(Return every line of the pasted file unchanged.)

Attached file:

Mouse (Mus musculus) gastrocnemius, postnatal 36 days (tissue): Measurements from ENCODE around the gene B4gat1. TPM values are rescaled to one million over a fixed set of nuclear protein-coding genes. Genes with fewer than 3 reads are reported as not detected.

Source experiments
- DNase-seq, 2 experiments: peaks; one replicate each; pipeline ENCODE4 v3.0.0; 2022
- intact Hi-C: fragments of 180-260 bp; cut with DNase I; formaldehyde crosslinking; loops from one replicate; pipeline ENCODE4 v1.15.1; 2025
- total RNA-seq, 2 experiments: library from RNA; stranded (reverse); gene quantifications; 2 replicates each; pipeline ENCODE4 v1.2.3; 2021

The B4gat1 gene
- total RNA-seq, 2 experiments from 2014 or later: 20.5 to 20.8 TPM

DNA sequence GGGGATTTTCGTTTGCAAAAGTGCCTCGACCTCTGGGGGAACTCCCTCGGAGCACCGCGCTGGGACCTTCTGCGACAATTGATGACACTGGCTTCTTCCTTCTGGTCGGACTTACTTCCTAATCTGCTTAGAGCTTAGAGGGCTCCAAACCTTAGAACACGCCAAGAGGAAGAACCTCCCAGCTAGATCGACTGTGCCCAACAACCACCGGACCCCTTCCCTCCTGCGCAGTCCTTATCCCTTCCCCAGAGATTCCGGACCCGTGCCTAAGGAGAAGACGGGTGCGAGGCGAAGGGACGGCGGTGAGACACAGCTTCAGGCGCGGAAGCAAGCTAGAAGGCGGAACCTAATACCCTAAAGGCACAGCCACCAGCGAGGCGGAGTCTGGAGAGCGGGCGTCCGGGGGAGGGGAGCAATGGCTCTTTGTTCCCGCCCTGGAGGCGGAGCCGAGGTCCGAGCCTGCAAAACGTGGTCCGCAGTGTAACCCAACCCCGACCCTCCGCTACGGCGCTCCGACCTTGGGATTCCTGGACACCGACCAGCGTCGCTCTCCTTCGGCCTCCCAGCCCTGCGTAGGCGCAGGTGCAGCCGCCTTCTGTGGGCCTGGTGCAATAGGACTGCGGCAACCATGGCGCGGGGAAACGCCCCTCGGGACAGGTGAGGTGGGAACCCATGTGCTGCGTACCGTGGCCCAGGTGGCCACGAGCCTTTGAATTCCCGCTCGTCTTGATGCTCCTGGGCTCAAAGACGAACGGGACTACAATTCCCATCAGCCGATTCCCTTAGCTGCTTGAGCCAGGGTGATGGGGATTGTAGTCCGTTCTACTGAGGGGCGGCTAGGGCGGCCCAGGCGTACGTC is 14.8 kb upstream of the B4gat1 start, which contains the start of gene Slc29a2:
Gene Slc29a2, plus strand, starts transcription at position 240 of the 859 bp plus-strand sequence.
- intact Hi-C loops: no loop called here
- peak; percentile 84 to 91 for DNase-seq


Mouse (Mus musculus) gastrocnemius, postnatal 36 days (tissue): Measurements from ENCODE around the gene B4gat1. TPM values are rescaled to one million over a fixed set of nuclear protein-coding genes. Genes with fewer than 3 reads are reported as not detected.

Source experiments
- DNase-seq, 2 experiments: peaks; one replicate each; pipeline ENCODE4 v3.0.0; 2022
- intact Hi-C: fragments of 180-260 bp; cut with DNase I; formaldehyde crosslinking; loops from one replicate; pipeline ENCODE4 v1.15.1; 2025
- total RNA-seq, 2 experiments: library from RNA; stranded (reverse); gene quantifications; 2 replicates each; pipeline ENCODE4 v1.2.3; 2021

The B4gat1 gene
- total RNA-seq, 2 experiments from 2014 or later: 20.5 to 20.8 TPM

DNA sequence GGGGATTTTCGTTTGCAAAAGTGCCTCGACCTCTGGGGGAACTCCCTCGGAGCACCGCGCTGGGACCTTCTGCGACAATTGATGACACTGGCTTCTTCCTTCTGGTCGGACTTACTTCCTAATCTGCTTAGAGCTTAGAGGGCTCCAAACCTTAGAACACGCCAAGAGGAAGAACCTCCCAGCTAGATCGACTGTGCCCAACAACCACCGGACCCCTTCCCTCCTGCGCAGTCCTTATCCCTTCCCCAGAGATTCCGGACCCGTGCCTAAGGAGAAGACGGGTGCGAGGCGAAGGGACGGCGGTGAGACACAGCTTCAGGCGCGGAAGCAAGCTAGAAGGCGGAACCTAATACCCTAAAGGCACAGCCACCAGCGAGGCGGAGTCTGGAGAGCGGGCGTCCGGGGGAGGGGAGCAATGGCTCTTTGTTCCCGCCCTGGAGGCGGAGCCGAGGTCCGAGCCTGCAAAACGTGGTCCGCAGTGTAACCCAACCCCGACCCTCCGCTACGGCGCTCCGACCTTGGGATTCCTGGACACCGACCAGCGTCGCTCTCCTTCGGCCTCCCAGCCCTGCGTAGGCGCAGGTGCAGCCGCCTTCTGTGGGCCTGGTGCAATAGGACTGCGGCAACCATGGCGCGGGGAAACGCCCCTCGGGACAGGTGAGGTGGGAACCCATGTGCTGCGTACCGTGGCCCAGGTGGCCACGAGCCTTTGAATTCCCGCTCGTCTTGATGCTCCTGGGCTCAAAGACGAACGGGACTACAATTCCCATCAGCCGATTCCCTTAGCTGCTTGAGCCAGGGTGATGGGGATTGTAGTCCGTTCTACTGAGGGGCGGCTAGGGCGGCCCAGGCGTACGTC is 14.8 kb upstream of the B4gat1 start, which contains the start of gene Slc29a2:
Gene Slc29a2, plus strand, starts transcription at position 240 of the 859 bp plus-strand sequence.
- intact Hi-C loops: no loop called here
- peak; percentile 84 to 91 for DNase-seq